Thursday, April 10, 2008

Faith is the Assurance of Things Not Seen

I've been thinking lately about how we indeed do not live by sight, but by faith. Faith is our sight.

You know, I had hit points in my Grace Walk where I accept the Grace of God in theory but deny it in practice. There are times when I am impatient and do not want to wait for the natural, spiritual, real, genuine fruit of the Spirit. It's sort of like when Abraham waited so long for his promised son and after awhile started to probably reason within himself, "God promised me a son, but maybe I have to initiate the process. After all, don't I have to do my part?"

Yet Romans 4 says: "He didn't weaken in faith even when he considered his own body, which was a good as dead (since he was about 100 years old), or when he considered the barrenness of Sarah's womb. No distrust made him waver concerning the promise of God, but he grew strong in his faith as he gave glory to God, fully convinced that God was able to do what He had promised."

There are times when I feel SURELY I must do SOMETHING. I must get this thing to fly. I must initiate the fruit producing process or I will simply prove myself not to be serious about my faith and am a false believer.

But Jesus, who cannot lie, told us that a healthy tree bears good fruit. He said, and cannot lie, that a diseased tree cannot bear good fruit. If you are healthy (having the Spirit of God) then you will bear fruit because from the Spirit comes good fruit. Yet we cannot be led by Him if we are under the Law. So Jesus commands us to "Take away the stone". The stone represents the Ten Commandments. But the crowd yells to Him "Lord, there will be a stench!" But what they don't know is that Jesus will raise Lazarus from the dead and once the stone is removed, resurrection Life comes walking out!!

4 comments:

Aida said...

Great post! I've never thought about the stone representing the law but you're right. It was the law and behind the law is the stench of death. Great analogy!

The thing that stood out for me in the Romans 4 scripture that you quoted was "but he grew strong in his faith as he gave glory to God."

Living by faith is a growing process as we focus our attention more and more on Jesus rather than on the circumstances of life. Circumstances are distracting but as we stay focused on Jesus, we'll experience more of his life in the midst of our circumstances.

Great stuff!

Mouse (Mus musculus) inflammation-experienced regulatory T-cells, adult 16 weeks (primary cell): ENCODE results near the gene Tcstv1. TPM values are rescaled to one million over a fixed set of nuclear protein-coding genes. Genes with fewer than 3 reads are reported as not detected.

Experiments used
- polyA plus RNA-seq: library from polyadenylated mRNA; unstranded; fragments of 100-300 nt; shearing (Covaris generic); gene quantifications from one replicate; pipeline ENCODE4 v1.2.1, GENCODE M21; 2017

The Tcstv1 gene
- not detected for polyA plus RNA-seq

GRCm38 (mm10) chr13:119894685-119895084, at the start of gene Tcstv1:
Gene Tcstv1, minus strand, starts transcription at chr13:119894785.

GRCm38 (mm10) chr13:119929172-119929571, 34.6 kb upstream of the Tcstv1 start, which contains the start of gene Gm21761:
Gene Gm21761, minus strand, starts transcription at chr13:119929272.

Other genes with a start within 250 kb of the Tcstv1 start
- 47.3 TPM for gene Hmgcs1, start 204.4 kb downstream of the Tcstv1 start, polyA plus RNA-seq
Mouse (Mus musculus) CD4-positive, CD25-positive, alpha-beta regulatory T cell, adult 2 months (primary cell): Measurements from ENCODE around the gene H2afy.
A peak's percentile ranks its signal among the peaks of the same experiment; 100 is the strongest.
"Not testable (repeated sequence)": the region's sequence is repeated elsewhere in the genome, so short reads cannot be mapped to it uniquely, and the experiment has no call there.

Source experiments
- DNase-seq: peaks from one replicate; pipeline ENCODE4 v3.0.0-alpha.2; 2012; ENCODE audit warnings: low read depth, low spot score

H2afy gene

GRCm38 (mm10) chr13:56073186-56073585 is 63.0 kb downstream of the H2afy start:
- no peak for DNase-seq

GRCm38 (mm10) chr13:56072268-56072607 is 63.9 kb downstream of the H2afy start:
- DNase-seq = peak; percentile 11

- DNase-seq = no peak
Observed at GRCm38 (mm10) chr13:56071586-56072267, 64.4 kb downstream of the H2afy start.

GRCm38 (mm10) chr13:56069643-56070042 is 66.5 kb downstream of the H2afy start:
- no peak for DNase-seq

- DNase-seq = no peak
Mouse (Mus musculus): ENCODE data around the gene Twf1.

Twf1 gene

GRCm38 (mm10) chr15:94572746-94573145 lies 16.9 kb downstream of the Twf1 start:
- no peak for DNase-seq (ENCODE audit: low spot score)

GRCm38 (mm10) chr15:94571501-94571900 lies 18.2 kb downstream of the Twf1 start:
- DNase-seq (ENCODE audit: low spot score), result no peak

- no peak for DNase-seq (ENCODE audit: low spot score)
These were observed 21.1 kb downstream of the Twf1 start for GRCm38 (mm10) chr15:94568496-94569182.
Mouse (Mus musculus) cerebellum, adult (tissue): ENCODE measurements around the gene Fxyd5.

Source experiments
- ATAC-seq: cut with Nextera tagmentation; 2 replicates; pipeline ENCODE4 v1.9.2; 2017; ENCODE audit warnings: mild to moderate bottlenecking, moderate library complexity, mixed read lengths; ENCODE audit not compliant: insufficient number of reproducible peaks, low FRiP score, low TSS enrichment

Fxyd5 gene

Aida

Bino Manjasseril said...

Faith is our sight.

Absolutely! It reminds me of something Hudson Taylor said:

Faith, I now see, is "the substance of things hoped for" and not mere shadow. It is not less than sight, but more. Sight only shows the outward forms of things; faith gives the substance. You can rest on substance; you can feed on substance.

Joel Brueseke said...

Awesome! Great post and great comments.

Faith is what makes our life in Christ not a religion. Indeed it is substance, it is assurance of the unseen. Religion sticks to the seen. Sure, it may believe in an invisible God, but it goes about trying to please this invisible God through what is seen. Religion is constantly looking at law, looking at behavior, looking at sin, looking at what is seen outwardly.

Faith is assurance of what is not seen, and the substance of it... and the fruit of it is both inward and outward expression.

Religion tries to skip to the end result. But faith waits. Faith rests. Faith trusts in something other than itself.

Matthew said...

You're too much for me, Joel!

Religion tries to skip to the end result. But faith waits. Faith rests. Faith trusts in something other than itself

I JUST got through reading parts of 2nd Corinthians.

12(A) We are not commending ourselves to you again but(B) giving you cause to boast about us, so that you may be able to answer those who boast about outward appearance and not about what is in the heart. 13For if we(C) are beside ourselves, it is for God; if we are in our right mind, it is for you. 14For the love of Christ(D) controls us, because we have concluded this: that(E) one has died for all, therefore all have died; 15and he died for all,(F) that those who live might no longer live for themselves but(G) for him who for their sake died and was raised.